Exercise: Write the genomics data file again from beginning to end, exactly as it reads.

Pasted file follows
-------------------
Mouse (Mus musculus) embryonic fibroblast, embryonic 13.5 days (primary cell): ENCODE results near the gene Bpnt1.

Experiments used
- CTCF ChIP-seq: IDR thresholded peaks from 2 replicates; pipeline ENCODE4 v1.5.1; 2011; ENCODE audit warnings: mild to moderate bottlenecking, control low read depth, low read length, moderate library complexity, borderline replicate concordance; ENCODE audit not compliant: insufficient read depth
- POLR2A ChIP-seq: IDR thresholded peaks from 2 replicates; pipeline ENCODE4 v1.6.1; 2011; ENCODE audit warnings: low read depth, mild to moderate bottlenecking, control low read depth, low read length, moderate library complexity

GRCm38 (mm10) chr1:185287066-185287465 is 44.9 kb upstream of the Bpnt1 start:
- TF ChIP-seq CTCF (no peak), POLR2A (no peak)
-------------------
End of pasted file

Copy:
Mouse (Mus musculus) embryonic fibroblast, embryonic 13.5 days (primary cell): ENCODE results near the gene Bpnt1.

Experiments used
- CTCF ChIP-seq: IDR thresholded peaks from 2 replicates; pipeline ENCODE4 v1.5.1; 2011; ENCODE audit warnings: mild to moderate bottlenecking, control low read depth, low read length, moderate library complexity, borderline replicate concordance; ENCODE audit not compliant: insufficient read depth
- POLR2A ChIP-seq: IDR thresholded peaks from 2 replicates; pipeline ENCODE4 v1.6.1; 2011; ENCODE audit warnings: low read depth, mild to moderate bottlenecking, control low read depth, low read length, moderate library complexity

GRCm38 (mm10) chr1:185287066-185287465 is 44.9 kb upstream of the Bpnt1 start:
- TF ChIP-seq CTCF (no peak), POLR2A (no peak)